There are some genres in different forms of entertainment that I will never like or understand. For example, the whole sci-fi thing with movies like Star Wars and shows like Star Trek. I find I’m most open-minded with music and although being relatively new to comics, I’m trying to open up to different genres especially with reviewing. With a name like Star Mage and a description claiming “a new fusion of Science Fiction and Magic,” I wasn’t so sure how much I’d like it. Luckily, there’s much more to this book than just those descriptors and has enough other factors for any comic fan to enjoy. The first page does a great job at grabbing your attention: it shows a boy named Darien Connors tied up at the top of a flagpole while 3 other boys on the ground admire their latest work of bullying. But something looks terribly out of place-Darien’s eyes have an intense blue glow in them while it looks like a galaxy is suspended in his hands. This event led to how his life was changed, but directly after this first teaser we get some backstory as to how Darien got suspended at the top of a flagpole.
It all started in school when a girl named Gemma asked Darien to help her with their Science homework. It’s clear that Darien is a geek and understands science more than everyone else. What happens next is a typical high school drama situation where Gemma’s jock ex-boyfriend Tristan comes over and starts yelling at Darien for even trying to talk to Gemma. Tristan then pulls back to sock Darien in the face, but luckily for Darien a teacher steps in and settles the situation. Tristan backs off due to the threat of losing his spot on the football team and even worse being expelled, but tells Darien they’re not finished. Gemma makes sure Darien is ok and says they’re still on for their study date.
We also get a bit of background behind Darien’s life. His mother died before he even remembers, and his dad (Doug Connors) was an astronaut who never really seemed to care for being there for Darien. Doug seems to want to be there for Darien, but seems to be incredibly selfish. For example, one year for Darien’s birthday he gives him a model of the ship the he’s going to space in. As a kid it doesn’t bother Darien, but as he gets older he realizes that perhaps his dad cares more about his career than his own son.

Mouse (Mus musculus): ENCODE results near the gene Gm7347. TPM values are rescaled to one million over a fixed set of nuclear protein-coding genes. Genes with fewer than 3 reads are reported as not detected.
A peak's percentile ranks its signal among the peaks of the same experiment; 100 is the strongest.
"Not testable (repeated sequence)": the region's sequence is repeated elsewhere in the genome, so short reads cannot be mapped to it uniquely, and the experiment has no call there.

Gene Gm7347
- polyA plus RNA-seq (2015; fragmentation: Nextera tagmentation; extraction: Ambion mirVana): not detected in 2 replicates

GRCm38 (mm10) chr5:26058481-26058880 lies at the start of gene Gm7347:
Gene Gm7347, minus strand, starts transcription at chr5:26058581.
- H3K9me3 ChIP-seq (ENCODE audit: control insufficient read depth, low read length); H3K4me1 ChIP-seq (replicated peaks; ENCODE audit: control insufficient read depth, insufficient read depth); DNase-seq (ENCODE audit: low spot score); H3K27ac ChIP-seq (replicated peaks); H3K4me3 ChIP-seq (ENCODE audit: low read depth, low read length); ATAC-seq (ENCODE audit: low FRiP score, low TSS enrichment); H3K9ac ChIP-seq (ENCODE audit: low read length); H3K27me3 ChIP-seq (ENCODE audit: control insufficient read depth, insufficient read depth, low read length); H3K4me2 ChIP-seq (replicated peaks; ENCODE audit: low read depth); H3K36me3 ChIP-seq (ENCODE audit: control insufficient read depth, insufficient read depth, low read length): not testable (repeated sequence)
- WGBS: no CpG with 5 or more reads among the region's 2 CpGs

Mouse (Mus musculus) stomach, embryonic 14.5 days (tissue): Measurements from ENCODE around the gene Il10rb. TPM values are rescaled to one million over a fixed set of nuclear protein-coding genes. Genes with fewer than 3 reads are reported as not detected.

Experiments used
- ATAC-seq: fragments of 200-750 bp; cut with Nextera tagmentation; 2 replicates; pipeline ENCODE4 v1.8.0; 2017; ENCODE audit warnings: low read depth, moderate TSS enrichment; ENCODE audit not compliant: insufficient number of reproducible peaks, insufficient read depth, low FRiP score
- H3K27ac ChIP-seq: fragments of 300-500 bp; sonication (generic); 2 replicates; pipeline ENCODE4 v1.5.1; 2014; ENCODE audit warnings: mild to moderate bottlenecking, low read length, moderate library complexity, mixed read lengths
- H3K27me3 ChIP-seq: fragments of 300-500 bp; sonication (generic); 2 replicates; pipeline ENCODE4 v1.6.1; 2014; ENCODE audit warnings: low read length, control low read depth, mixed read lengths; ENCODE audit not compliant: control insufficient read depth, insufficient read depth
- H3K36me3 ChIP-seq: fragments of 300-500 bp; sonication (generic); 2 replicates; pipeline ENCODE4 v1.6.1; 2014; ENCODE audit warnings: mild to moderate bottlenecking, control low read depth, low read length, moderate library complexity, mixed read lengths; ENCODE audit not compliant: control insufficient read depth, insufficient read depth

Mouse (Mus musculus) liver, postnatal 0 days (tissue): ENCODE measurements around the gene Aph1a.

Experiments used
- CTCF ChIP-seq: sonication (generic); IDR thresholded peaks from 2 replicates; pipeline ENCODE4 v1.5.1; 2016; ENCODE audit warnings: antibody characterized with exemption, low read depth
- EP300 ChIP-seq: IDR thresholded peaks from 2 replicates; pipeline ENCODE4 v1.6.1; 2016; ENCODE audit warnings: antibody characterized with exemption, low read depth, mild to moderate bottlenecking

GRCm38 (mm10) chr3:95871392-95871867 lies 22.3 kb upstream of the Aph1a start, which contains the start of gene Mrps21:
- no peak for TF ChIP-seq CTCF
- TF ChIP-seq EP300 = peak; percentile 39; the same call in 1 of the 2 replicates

Getting back to Darien’s current situation, he’s waiting for Gemma outside of school but is greeted by Tristan and two of his football-playing cronies. Tristan claims he talked Gemma out of coming to see Darien due to the fact it would damage her popularity, but it isn’t clear if this is true or not. However, if you haven’t guessed it this is how Darien gets tied up to the flagpole. I really don’t want to give away any more of the story than this, as I can guarantee you don’t see what happens. The first half or so of the story is a great set-up in itself, but the second half is really where this book really takes off (pun intended) and has me on the edge of my seat in anticipation for next month’s issue.
Both the writing and art are great in this debut issue. Even though we weren’t introduced to a lot of characters, they’re already all memorable and have their own voice which is obviously very important to portray in a comic book. I feel myself pulling for Darien since he is an outcast and has been dealt a cruel hand in life. The art does a really good job of portraying his (and everyone else’s for that matter) emotions which made me even more invested in the book. I would recommend this to anyone who likes comics regardless of genre or preconceived notions like I had. I honestly can’t think of anything negative to say about this first issue and I hope the second issue keeps this momentum up.
Writer: JC De La Torre Artist: Ray Dillon Publisher: IDW Publishing Price: $3.99 Release Date: 4/16/14 Format: Print/Digital